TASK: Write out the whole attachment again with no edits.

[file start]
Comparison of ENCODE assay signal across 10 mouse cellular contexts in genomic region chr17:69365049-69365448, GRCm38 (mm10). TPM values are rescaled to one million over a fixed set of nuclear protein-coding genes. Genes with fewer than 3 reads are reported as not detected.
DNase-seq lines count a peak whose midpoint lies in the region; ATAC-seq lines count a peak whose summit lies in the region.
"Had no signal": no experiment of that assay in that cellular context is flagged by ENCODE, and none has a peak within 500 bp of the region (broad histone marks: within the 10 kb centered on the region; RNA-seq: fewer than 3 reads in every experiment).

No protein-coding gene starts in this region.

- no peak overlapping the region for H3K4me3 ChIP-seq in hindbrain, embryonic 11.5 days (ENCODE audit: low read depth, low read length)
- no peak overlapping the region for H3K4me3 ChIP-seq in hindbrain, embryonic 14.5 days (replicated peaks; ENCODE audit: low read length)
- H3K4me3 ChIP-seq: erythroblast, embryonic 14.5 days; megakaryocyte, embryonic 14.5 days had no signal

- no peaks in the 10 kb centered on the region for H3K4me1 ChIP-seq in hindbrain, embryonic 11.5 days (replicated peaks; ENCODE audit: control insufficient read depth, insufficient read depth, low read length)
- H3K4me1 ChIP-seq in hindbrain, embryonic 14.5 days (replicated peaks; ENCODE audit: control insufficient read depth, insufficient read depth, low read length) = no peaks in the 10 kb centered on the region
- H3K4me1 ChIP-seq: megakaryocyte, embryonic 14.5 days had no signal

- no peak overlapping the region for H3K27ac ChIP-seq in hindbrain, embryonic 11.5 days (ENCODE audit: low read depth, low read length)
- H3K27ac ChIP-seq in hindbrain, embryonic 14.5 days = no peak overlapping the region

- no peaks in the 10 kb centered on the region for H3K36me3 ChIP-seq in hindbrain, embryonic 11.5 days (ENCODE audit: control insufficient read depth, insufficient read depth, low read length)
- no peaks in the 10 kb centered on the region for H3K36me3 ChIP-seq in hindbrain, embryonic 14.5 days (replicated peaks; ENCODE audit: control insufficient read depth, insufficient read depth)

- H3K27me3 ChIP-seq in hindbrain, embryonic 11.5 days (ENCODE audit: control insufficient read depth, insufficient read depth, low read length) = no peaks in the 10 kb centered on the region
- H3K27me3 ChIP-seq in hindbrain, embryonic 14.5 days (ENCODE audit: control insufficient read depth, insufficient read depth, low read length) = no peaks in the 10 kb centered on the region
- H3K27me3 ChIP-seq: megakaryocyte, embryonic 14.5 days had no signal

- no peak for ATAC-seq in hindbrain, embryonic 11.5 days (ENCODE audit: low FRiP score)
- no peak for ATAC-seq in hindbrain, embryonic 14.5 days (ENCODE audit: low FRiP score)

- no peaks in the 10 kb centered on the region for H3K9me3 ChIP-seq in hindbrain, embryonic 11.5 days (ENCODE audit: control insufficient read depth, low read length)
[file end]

Comparison of ENCODE assay signal across 10 mouse cellular contexts in genomic region chr17:69365049-69365448, GRCm38 (mm10). TPM values are rescaled to one million over a fixed set of nuclear protein-coding genes. Genes with fewer than 3 reads are reported as not detected.
DNase-seq lines count a peak whose midpoint lies in the region; ATAC-seq lines count a peak whose summit lies in the region.
"Had no signal": no experiment of that assay in that cellular context is flagged by ENCODE, and none has a peak within 500 bp of the region (broad histone marks: within the 10 kb centered on the region; RNA-seq: fewer than 3 reads in every experiment).

No protein-coding gene starts in this region.

- no peak overlapping the region for H3K4me3 ChIP-seq in hindbrain, embryonic 11.5 days (ENCODE audit: low read depth, low read length)
- no peak overlapping the region for H3K4me3 ChIP-seq in hindbrain, embryonic 14.5 days (replicated peaks; ENCODE audit: low read length)
- H3K4me3 ChIP-seq: erythroblast, embryonic 14.5 days; megakaryocyte, embryonic 14.5 days had no signal

- no peaks in the 10 kb centered on the region for H3K4me1 ChIP-seq in hindbrain, embryonic 11.5 days (replicated peaks; ENCODE audit: control insufficient read depth, insufficient read depth, low read length)
- H3K4me1 ChIP-seq in hindbrain, embryonic 14.5 days (replicated peaks; ENCODE audit: control insufficient read depth, insufficient read depth, low read length) = no peaks in the 10 kb centered on the region
- H3K4me1 ChIP-seq: megakaryocyte, embryonic 14.5 days had no signal

- no peak overlapping the region for H3K27ac ChIP-seq in hindbrain, embryonic 11.5 days (ENCODE audit: low read depth, low read length)
- H3K27ac ChIP-seq in hindbrain, embryonic 14.5 days = no peak overlapping the region

- no peaks in the 10 kb centered on the region for H3K36me3 ChIP-seq in hindbrain, embryonic 11.5 days (ENCODE audit: control insufficient read depth, insufficient read depth, low read length)
- no peaks in the 10 kb centered on the region for H3K36me3 ChIP-seq in hindbrain, embryonic 14.5 days (replicated peaks; ENCODE audit: control insufficient read depth, insufficient read depth)

- H3K27me3 ChIP-seq in hindbrain, embryonic 11.5 days (ENCODE audit: control insufficient read depth, insufficient read depth, low read length) = no peaks in the 10 kb centered on the region
- H3K27me3 ChIP-seq in hindbrain, embryonic 14.5 days (ENCODE audit: control insufficient read depth, insufficient read depth, low read length) = no peaks in the 10 kb centered on the region
- H3K27me3 ChIP-seq: megakaryocyte, embryonic 14.5 days had no signal

- no peak for ATAC-seq in hindbrain, embryonic 11.5 days (ENCODE audit: low FRiP score)
- no peak for ATAC-seq in hindbrain, embryonic 14.5 days (ENCODE audit: low FRiP score)

- no peaks in the 10 kb centered on the region for H3K9me3 ChIP-seq in hindbrain, embryonic 11.5 days (ENCODE audit: control insufficient read depth, low read length)